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Your Environment. Your Health.

EFFECTIVENESS AND SCALABILITY OF A HOME HEALTH NAVIGATOR PROGRAM TO REDUCE ENVIRONMENTAL HAZARDS

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Principal Investigator: Kile, Molly L
Institute Receiving Award Oregon State University
Location Corvallis, OR
Grant Number R01ES031669
Funding Organization National Institute of Environmental Health Sciences
Award Funding Period 10 Sep 2020 to 30 Jun 2024
DESCRIPTION (provided by applicant): 1 Abstract 2 Approximately 34 million Americans rely on private wells to supply their drinking water. Private wells are 3 excluded from the Safe Drinking Water Act. Consequently, people who use private wells have not benefited 4 from pollution prevention activities mandated by this law. This is a public health concern because toxic 5 chemicals such as arsenic, nitrate, and lead are frequently detected in drinking water provided by private wells 6 at concentrations that exceed the Safe Drinking Water Act's maximum contaminant levels. Chronic exposure to 7 toxics in drinking water increase the risk of several chronic diseases. Several states in the U.S. have 8 implemented or are proposing legislative policies to require testing and treatment of private wells. As the 9 numbers of states implementing these policies increase, it is critical that public health agencies offer a program 10 to aid homeowners with adherence to these new policies, specifically in the domains of understanding water 11 test results and choosing appropriate remediation solutions. Previous programs increased well testing and 12 knowledge of hazards, yet the majority of private well users still did not test their well water or remediate 13 detected hazards. Subsequently, there is a need to determine if individual-level interventions would be more 14 effective for promoting behaviors that would reduce, mitigate, or eliminate exposure to contaminated well 15 water. Lay health care workers are effective in clinical settings with improving the outcomes and management 16 of chronic diseases, and may be able to provide cost-effective counseling to promote environmental health 17 decision making among homeowners that have contaminated wells. Thus, we propose to conduct a community 18 efficacy trial that brings together university-based researchers, State and Local agencies, and Extension 19 Services. Together, we propose a community efficacy trial implemented by community health navigators via the 20 Extension service. Specifically, we will conduct a randomized controlled trial in one rural county in Oregon to 21 test the acceptability, fidelity, scalability and efficacy of 3 different intervention arms to reduce harmful 22 toxicant exposures through the adoption of appropriate well water treatment. Upon completion, we will 23 produce a private well safety intervention program that has been tested and modified through empirical 24 research. By capturing the costs and retaining the most efficacious intervention components, our cooperative 25 approach has a better chance of scalability into practice across multiple stakeholders (i.e. Extension services, 26 state health agencies). This information has the potential to reduce health disparities in rural America that are 27 related to a household's source of drinking water.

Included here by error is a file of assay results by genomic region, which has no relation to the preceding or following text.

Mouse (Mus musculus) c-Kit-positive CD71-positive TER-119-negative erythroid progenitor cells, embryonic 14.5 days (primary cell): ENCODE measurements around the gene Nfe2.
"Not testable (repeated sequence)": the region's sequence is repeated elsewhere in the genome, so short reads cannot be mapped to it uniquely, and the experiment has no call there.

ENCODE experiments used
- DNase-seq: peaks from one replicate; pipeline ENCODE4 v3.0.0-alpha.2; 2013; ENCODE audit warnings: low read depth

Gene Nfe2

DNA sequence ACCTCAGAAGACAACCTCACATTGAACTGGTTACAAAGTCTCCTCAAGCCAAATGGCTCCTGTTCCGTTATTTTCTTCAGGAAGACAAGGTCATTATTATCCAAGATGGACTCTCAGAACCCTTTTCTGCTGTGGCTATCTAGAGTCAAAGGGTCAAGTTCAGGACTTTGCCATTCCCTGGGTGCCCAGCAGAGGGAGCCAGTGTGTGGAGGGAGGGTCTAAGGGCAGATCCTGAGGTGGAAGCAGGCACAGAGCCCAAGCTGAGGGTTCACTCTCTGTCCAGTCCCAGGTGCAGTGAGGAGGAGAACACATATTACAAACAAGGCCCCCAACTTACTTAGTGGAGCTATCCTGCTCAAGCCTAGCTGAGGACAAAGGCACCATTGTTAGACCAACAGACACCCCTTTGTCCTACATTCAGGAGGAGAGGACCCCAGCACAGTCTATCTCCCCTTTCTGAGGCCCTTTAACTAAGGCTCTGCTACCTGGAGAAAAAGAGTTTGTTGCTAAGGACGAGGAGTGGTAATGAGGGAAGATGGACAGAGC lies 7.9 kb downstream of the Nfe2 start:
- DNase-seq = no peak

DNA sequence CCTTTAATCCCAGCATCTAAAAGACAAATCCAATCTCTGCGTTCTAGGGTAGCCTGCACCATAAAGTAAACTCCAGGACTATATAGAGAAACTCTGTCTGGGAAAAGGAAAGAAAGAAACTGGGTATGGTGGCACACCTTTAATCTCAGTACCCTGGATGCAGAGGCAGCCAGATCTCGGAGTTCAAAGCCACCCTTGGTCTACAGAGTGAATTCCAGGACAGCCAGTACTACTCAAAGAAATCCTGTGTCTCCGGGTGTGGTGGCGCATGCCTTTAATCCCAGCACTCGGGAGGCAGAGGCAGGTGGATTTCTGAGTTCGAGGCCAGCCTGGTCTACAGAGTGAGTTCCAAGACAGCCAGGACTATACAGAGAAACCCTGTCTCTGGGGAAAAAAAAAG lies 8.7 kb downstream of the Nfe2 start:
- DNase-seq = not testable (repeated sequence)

Science Code(s)/Area of Science(s) Primary: 94 - Communication Research/Environmental Health Literacy
Secondary: 03 - Carcinogenesis/Cell Transformation
Publications No publications associated with this grant
Program Officer Lindsey Martin
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